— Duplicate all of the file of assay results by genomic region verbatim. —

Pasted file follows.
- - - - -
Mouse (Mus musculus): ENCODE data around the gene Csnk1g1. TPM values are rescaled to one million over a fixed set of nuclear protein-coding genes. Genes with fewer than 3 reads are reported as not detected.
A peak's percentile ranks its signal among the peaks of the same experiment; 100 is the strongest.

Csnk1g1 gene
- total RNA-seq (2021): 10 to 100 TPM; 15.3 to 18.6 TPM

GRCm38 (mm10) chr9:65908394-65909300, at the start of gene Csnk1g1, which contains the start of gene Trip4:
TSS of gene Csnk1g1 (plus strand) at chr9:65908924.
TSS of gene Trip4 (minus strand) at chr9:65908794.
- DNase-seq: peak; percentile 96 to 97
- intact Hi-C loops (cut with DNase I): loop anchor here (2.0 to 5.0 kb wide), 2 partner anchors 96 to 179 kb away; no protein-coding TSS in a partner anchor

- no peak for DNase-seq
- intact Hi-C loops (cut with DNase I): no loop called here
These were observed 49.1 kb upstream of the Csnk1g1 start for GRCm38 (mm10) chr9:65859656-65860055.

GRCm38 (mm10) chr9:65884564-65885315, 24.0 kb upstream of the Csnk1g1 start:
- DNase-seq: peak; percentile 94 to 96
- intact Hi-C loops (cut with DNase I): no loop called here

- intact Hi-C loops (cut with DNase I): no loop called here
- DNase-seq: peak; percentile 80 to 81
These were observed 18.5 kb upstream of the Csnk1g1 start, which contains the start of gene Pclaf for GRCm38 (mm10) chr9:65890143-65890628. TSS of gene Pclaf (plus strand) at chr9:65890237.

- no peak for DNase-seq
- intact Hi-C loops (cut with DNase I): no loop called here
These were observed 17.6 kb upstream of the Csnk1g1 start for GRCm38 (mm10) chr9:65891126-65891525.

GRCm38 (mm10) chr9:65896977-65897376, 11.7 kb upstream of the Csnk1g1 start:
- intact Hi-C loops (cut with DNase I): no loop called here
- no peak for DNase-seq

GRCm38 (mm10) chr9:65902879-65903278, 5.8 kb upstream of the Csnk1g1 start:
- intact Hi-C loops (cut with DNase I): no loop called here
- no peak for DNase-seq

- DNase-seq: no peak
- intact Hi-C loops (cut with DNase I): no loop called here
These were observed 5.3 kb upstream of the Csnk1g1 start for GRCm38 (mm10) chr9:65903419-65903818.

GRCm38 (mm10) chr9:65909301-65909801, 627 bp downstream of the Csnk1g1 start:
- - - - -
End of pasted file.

Mouse (Mus musculus): ENCODE data around the gene Csnk1g1. TPM values are rescaled to one million over a fixed set of nuclear protein-coding genes. Genes with fewer than 3 reads are reported as not detected.
A peak's percentile ranks its signal among the peaks of the same experiment; 100 is the strongest.

Csnk1g1 gene
- total RNA-seq (2021): 10 to 100 TPM; 15.3 to 18.6 TPM

GRCm38 (mm10) chr9:65908394-65909300, at the start of gene Csnk1g1, which contains the start of gene Trip4:
TSS of gene Csnk1g1 (plus strand) at chr9:65908924.
TSS of gene Trip4 (minus strand) at chr9:65908794.
- DNase-seq: peak; percentile 96 to 97
- intact Hi-C loops (cut with DNase I): loop anchor here (2.0 to 5.0 kb wide), 2 partner anchors 96 to 179 kb away; no protein-coding TSS in a partner anchor

- no peak for DNase-seq
- intact Hi-C loops (cut with DNase I): no loop called here
These were observed 49.1 kb upstream of the Csnk1g1 start for GRCm38 (mm10) chr9:65859656-65860055.

GRCm38 (mm10) chr9:65884564-65885315, 24.0 kb upstream of the Csnk1g1 start:
- DNase-seq: peak; percentile 94 to 96
- intact Hi-C loops (cut with DNase I): no loop called here

- intact Hi-C loops (cut with DNase I): no loop called here
- DNase-seq: peak; percentile 80 to 81
These were observed 18.5 kb upstream of the Csnk1g1 start, which contains the start of gene Pclaf for GRCm38 (mm10) chr9:65890143-65890628. TSS of gene Pclaf (plus strand) at chr9:65890237.

- no peak for DNase-seq
- intact Hi-C loops (cut with DNase I): no loop called here
These were observed 17.6 kb upstream of the Csnk1g1 start for GRCm38 (mm10) chr9:65891126-65891525.

GRCm38 (mm10) chr9:65896977-65897376, 11.7 kb upstream of the Csnk1g1 start:
- intact Hi-C loops (cut with DNase I): no loop called here
- no peak for DNase-seq

GRCm38 (mm10) chr9:65902879-65903278, 5.8 kb upstream of the Csnk1g1 start:
- intact Hi-C loops (cut with DNase I): no loop called here
- no peak for DNase-seq

- DNase-seq: no peak
- intact Hi-C loops (cut with DNase I): no loop called here
These were observed 5.3 kb upstream of the Csnk1g1 start for GRCm38 (mm10) chr9:65903419-65903818.

GRCm38 (mm10) chr9:65909301-65909801, 627 bp downstream of the Csnk1g1 start: